Information for communities and community groups

Group of five men and women of various ages in discussion in a community centre.

Advice during an emergency

First ensure that you, your family and neighbours are safe and well. Then consider helping your community.

If you are a community group that is experiencing or responding to an emergency, contact your local council. They may be able to provide advice and assistance. 

Check local radio stations, local TV broadcasts, and trusted news sources (such as your local emergency services website or their social media) for specific advice from local emergency partners.

About this page

The information on this page can help community groups think about how they can build networks and support their communities before, during and after an emergency.

Community action is about using local knowledge, skills and resources to work together. It’s about thinking of what already exists around you, what you already do, and who you already talk to or work with.

Community action can help your community to plan for, respond to and recover from emergencies – it doesn’t matter if it’s a coffee morning, a youth group or a climate group – building strong local relationships helps communities to prepare for when the worst happens.

Building local relationships and networks can help your community be better prepared before, during and after an emergency. 

Why is it important to be involved and prepared?

Experience shows that those who have spent time getting to know their community are better able to respond in an emergency and recover more quickly.

Communities often understand the challenges faced by people in their area. By working together, communities can support themselves to prepare for and respond to emergencies.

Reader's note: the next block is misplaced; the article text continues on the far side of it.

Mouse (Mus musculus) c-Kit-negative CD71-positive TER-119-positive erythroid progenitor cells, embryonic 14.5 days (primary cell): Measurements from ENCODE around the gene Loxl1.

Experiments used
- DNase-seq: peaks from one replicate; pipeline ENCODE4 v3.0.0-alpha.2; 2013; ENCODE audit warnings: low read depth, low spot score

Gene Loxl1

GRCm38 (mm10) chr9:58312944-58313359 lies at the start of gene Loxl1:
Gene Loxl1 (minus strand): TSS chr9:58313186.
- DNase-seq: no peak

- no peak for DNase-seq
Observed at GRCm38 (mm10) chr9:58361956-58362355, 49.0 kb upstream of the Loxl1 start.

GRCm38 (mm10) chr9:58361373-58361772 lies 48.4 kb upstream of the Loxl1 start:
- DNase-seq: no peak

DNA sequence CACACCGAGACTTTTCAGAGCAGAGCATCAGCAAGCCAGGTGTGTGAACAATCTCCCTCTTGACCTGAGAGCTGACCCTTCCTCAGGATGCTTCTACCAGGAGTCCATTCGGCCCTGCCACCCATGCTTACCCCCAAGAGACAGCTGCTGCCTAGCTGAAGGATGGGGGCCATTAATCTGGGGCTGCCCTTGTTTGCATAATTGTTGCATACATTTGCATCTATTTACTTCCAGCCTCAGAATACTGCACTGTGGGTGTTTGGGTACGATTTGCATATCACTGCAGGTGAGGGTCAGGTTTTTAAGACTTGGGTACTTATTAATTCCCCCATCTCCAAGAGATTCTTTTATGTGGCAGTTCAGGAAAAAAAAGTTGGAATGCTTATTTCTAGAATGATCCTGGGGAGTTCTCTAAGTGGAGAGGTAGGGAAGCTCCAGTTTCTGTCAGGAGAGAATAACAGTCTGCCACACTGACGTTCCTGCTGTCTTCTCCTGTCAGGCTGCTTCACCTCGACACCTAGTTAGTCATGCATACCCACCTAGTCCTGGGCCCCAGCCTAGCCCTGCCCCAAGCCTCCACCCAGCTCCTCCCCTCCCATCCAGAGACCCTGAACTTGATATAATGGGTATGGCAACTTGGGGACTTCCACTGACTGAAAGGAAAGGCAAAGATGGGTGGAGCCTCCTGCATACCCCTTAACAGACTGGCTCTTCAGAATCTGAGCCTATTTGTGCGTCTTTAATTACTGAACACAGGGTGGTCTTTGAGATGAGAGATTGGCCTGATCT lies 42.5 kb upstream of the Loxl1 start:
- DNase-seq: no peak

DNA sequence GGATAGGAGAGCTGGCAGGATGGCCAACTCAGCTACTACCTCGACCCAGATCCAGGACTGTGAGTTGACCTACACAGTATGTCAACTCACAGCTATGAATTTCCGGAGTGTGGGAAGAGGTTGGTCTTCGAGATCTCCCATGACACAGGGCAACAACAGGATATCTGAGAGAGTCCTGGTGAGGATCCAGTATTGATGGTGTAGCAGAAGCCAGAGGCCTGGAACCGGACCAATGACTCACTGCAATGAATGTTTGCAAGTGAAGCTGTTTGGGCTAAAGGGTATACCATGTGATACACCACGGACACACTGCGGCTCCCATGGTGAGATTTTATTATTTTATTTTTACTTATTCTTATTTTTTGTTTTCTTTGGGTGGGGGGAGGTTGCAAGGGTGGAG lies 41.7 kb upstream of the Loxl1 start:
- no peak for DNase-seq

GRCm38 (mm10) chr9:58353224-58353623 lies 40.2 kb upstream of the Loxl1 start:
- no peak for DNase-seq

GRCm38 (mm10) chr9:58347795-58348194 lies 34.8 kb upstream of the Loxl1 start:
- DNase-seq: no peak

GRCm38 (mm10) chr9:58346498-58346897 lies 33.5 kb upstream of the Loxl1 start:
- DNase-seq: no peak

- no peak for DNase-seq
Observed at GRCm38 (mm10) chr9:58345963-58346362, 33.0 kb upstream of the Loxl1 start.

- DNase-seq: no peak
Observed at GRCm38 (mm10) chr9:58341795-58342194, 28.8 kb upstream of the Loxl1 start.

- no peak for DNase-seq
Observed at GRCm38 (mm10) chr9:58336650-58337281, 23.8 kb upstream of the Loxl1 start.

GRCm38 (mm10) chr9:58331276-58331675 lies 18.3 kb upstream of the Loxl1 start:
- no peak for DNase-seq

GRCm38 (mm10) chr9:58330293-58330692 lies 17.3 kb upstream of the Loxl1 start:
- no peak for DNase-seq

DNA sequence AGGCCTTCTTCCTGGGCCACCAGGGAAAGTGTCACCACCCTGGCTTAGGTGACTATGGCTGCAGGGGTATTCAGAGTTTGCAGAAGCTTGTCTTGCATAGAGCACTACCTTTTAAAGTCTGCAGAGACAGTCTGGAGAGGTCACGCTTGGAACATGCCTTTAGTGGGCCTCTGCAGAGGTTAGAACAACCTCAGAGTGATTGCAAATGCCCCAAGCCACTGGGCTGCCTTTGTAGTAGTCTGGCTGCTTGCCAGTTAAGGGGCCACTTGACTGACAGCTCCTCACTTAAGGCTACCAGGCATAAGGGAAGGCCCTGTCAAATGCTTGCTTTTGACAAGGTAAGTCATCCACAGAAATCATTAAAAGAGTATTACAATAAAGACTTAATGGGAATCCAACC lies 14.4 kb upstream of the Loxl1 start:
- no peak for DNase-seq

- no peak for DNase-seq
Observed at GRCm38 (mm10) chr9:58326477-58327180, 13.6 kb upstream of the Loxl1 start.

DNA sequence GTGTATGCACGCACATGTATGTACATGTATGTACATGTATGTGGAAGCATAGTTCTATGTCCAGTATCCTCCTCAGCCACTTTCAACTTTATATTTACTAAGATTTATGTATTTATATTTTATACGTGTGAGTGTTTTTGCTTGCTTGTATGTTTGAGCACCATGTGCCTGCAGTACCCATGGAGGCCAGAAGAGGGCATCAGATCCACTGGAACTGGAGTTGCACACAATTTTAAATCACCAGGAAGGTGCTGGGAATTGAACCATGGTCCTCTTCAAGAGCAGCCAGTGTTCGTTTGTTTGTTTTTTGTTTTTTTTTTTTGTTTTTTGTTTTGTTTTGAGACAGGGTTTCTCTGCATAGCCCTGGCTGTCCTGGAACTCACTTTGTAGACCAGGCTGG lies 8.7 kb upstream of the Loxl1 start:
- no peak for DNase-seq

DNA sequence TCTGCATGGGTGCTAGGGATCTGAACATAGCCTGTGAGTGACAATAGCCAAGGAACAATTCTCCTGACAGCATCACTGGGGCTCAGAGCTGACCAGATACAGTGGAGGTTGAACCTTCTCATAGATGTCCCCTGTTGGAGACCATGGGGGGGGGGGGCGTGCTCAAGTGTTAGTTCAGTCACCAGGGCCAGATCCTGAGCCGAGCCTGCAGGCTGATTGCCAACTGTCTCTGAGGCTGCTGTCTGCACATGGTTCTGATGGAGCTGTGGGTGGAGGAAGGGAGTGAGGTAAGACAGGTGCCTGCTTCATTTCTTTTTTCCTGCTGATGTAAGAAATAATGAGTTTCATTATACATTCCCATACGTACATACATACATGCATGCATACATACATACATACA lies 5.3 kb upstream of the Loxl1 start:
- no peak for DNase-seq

In an emergency, your local emergency services will always prioritise those in greatest need, especially where life is in danger. 

By being prepared and ready to take action, communities are able to use their resources and networks to help and support each other.

Information for community groups

The way in which community groups support their communities will look different from area to area. One size doesn’t fit all.

What does a community preparing for emergencies look like?

Communities in the UK already involved in preparing for emergencies show some or all of the following features:

  • Awareness of risks that may affect them (both nationally and locally) and how vulnerable they are to those risks, including an understanding of who in their community may be most in need of support. 
  • Work in partnership to complement the work of the local emergency services and other organisations (such as other local voluntary, community and faith groups) before, during and after an emergency.
  • Identify and use existing skills, knowledge and resources to prepare for, and deal with, the impacts of emergencies.
  • Recognise that it is an ongoing process to build and enhance relationships across the community to better improve the area’s preparedness for an emergency.

What your community group can do to help

Don’t put yourself or others at risk

  • Individuals and community groups should never do anything which puts themselves or others at risk.